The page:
Ah, Roti (1942) – what a delicious film! I posted about this movie and discussed it further with people in comments a couple of times before, and I saw plenty of scenes and knew all about the plot and the fantastic cast… But thanks to Memsaab, first I got a good detailed plot summary, and then I got to download a full copy with subtitles (done by Raja – who also recently subtitled Tom’s video of the Helen vs. Vyjayanthimala dance in Dr. Vidya, which appeared in this year’s Vyjayanthimala brithday post). This is a straightforward message movie with a moral (no ambivalence about it whatsoever), but at the same time, the plot is compelling, and the chracters range from diabolically fascinating to positively adorable. This really is the greatest of Mehboob’s communist adventure films! Plus, there is some beautiful dancing here, and we get to hear one of the best soundtracks by Anil Biswas.
Two marvelous songs built around this phrase “Chalo Paniya Bharan Ko…” Both scenes involve women carrying pots – which they are going to fill with water…
P.S. And then there is this great number, with a similar line within.
…Which I think, though I don’t know much about this stuff, might have been inspired a bit by “Bahut Kathin Hai Dagar Panghat Ki” (as heard here)…
This is a fun clip I found on YouTube that begins with a bunch of pics of South Indian (mostly Tamil) film stars, then shows Sayee Subbalakshmi dancing in Alibaba and the 40 Thieves. And this is a unique Sayee Subbalakshmi clip because three quarters into the video, Sayee and Subbalakshmi are actually labeled, so those who don’t know yet can see which one is which!
Speaking of Sayee Subbalakshmi, Sayee’s son S. Ratchagan has been writing to this blog for the past couple of days, providing a lot of good history about Sayee and Subbalakshmi and their family (which includes some very interesting singers, etc., as well), as part of long-ongoing comments to a post about this great dancing duo that I originally put up back in October 2008. Some people have already seen these latest comments because they are linked to from the comments list on the sidebar, but for those who haven’t, I very much recommend visiting that old post now for a lot of information that you probably haven’t read before. (Plus we have been promised yet more – which I am very much lookiing forward to!)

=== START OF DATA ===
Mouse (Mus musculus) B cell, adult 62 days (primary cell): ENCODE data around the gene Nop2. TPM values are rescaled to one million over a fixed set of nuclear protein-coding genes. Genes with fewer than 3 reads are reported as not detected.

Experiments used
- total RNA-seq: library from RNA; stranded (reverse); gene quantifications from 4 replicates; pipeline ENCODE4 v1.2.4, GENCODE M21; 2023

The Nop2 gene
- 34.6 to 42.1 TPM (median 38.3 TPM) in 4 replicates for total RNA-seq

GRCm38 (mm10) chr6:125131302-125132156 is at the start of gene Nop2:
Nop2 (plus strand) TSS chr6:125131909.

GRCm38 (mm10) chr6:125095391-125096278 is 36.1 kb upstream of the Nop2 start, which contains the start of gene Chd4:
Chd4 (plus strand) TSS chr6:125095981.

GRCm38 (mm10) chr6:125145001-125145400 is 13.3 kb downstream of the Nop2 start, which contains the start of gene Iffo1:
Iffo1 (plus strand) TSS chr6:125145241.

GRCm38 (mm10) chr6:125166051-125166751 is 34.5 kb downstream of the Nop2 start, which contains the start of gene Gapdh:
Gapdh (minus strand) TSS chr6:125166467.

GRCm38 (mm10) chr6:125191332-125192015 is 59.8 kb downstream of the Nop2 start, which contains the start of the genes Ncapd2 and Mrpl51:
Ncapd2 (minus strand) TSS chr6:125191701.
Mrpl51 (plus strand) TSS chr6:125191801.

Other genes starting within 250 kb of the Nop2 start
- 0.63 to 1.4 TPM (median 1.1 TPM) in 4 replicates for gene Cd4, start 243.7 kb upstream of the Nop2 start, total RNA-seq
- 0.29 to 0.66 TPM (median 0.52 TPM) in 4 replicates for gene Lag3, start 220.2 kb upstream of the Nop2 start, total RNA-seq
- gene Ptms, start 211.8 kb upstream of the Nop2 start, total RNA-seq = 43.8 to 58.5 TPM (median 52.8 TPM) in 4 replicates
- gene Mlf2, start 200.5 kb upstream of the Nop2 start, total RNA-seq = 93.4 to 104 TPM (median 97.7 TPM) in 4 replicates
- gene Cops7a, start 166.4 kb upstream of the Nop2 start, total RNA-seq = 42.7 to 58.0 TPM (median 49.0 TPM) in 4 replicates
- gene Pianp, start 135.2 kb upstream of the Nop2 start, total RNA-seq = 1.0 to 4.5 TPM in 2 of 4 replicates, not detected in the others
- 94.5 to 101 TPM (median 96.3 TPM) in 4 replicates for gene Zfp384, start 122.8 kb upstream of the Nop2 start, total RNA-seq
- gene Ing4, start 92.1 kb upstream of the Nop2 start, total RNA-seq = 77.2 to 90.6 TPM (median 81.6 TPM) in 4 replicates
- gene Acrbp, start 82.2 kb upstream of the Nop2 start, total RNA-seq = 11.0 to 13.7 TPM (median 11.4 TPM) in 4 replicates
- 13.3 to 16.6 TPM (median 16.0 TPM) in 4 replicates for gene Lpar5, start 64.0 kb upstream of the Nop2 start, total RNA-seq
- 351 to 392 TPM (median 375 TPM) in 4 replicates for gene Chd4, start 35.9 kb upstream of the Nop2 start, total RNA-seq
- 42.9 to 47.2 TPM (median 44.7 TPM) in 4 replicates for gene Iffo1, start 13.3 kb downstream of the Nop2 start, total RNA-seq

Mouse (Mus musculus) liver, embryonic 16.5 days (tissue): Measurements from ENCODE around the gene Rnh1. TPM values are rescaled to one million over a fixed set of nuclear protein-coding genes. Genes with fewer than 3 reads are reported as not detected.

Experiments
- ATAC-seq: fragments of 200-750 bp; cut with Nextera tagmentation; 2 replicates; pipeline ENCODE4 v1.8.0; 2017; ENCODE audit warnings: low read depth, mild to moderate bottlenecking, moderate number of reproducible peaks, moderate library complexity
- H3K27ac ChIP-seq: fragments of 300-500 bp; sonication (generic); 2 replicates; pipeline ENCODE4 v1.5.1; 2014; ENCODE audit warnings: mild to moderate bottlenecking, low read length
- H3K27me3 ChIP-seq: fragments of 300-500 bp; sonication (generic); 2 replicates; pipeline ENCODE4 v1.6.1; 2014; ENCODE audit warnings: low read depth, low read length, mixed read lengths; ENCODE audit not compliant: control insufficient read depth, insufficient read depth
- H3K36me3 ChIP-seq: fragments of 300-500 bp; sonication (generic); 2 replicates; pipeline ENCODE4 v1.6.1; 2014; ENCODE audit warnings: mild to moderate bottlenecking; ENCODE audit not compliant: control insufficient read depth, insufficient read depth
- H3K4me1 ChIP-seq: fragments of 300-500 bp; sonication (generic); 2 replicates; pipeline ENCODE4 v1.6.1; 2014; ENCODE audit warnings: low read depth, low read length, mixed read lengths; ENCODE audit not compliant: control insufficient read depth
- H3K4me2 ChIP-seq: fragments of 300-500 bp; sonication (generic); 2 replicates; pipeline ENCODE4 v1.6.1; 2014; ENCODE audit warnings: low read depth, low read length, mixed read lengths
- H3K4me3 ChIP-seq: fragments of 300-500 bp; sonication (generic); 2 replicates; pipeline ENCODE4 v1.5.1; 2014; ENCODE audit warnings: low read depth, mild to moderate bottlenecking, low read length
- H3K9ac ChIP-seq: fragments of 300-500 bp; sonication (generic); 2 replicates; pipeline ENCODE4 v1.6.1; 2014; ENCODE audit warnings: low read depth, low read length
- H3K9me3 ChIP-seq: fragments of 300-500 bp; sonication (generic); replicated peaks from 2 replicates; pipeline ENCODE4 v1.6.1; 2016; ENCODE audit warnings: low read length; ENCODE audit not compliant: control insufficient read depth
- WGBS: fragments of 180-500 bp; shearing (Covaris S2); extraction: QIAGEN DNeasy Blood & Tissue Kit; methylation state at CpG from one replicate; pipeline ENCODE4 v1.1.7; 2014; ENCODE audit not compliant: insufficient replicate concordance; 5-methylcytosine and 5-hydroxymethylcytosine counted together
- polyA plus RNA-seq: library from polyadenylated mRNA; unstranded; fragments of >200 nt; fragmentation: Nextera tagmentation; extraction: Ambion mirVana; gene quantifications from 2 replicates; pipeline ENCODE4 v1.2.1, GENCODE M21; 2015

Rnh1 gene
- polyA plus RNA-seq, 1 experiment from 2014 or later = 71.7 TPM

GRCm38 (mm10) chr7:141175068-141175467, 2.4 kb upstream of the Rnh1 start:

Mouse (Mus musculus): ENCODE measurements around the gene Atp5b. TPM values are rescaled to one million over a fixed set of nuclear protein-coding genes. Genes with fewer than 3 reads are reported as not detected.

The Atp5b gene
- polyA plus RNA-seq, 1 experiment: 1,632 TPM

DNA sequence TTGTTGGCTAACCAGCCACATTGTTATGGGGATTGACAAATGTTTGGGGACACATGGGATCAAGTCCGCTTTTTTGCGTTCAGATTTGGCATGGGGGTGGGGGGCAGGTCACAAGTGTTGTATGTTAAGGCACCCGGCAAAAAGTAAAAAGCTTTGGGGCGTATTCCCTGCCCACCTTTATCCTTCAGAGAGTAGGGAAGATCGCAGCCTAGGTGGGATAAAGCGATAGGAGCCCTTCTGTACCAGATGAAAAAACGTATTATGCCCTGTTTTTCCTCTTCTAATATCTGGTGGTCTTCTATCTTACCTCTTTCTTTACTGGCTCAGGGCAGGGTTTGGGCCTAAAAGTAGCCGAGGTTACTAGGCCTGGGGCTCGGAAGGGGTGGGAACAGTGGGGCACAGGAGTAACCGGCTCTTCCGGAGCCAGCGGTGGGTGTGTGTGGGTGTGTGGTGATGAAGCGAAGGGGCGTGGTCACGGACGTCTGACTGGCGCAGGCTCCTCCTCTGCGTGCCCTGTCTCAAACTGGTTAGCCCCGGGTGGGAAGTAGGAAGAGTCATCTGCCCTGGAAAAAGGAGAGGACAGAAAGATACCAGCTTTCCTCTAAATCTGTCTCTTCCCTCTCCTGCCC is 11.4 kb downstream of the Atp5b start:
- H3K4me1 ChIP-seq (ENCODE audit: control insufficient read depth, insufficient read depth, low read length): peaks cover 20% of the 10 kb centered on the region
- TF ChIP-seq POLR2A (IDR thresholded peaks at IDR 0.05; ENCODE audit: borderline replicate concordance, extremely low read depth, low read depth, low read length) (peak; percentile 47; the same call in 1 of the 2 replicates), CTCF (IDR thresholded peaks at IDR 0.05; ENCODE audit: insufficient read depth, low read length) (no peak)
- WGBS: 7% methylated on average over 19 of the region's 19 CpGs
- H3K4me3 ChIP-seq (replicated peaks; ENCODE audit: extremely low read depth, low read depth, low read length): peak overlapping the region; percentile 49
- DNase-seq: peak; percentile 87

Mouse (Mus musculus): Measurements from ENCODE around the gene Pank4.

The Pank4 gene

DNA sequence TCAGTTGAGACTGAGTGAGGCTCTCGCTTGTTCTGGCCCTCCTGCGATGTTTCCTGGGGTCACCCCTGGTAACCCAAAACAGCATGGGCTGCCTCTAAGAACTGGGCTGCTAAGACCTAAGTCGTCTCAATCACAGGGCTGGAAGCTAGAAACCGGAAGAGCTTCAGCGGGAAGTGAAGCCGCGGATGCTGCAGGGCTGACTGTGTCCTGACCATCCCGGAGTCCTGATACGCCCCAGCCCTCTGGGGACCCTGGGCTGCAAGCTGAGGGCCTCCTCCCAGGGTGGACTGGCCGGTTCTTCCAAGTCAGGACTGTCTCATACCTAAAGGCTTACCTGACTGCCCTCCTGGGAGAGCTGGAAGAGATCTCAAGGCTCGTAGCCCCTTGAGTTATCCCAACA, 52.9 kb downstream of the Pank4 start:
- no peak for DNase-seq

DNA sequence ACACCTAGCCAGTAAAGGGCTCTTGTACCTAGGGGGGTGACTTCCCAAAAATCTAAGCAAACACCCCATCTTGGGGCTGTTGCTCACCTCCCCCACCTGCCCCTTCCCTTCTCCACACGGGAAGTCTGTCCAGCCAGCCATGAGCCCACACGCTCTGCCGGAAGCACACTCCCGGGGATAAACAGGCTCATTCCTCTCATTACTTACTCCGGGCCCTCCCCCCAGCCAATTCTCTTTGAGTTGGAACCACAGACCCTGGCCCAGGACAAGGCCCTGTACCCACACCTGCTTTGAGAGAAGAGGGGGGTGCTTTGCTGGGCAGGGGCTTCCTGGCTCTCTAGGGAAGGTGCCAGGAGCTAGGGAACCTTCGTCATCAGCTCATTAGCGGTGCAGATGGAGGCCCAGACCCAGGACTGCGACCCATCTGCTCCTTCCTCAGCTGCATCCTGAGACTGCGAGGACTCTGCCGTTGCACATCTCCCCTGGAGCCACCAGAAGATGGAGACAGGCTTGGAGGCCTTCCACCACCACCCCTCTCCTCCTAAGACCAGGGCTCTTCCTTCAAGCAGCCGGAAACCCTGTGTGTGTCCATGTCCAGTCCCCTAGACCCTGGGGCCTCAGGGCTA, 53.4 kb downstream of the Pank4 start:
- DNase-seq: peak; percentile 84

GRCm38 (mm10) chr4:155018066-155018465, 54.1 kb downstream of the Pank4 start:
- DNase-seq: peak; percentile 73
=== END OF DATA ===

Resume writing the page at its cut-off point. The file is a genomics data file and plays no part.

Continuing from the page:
An old blogging acquaintance who goes by the name of DJ Teo at the college radio station of the University of Arkansas (of all places), has put together a very nice “All-Pakistan” episode for his world music show Interzone (broadcast a few days ago, on August 17). And DJ Teo’s latest blog post promotes a very urgent cause, as it links to Relief4Pakistan (a “grassroots donation campaign” in response to the floods), in addition to containing a playlist and podcast for the All-Pakistan show.
Personally speaking, I was pleasantly surprised by the eclectic content of this show, which has some contemporary material but also has a lot of old film music and tradtional material. It includes some fine songs from Reshma, Abida Parveen, and Nahid Akhtar.
I wasn’t completely satisfied with the Noor Jehan content (just one song, “Sadqay Sadqay Lal Qalandar” – why’d he chose that to be the Noor Jehan song?), but that’s OK, because I encountered some very charming surprises too. For instance, while it’s too bad that this show didn’t include one of Noor’s songs from Intezar, it did include Kausar Parveen’s song from that film, which stuck with me for a while after hearing it (for the first time in a while)…
Overall, this was a very good radio show!
Vasant Desai is becoming one of my favorite music directors. Apparently, he could turn out delightful music for Sohrab Modi’s films just as easily as he did for V. Shantaram’s. These are a couple of very nice songs from Sheesh Mahal. The whole film is available online, but without subtitles. Near the beginning there are a bunch of great dances and group performances that actually remind me of some Shantaram films. And there are very good distinct songs, too, recently put up on YouTube in new versions by Bhandari2k (though I think some of these were also available from wwwgeetaduttcom).
Here’s a nice one of the good life at this Sheesh Mahal, with vocals by Geeta Dutt and Shamshad Begum:
And I like this duet a lot, from Geeta Dutt and Mohammed Rafi. (And who’s that guy playing the banjo? Uh-oh…)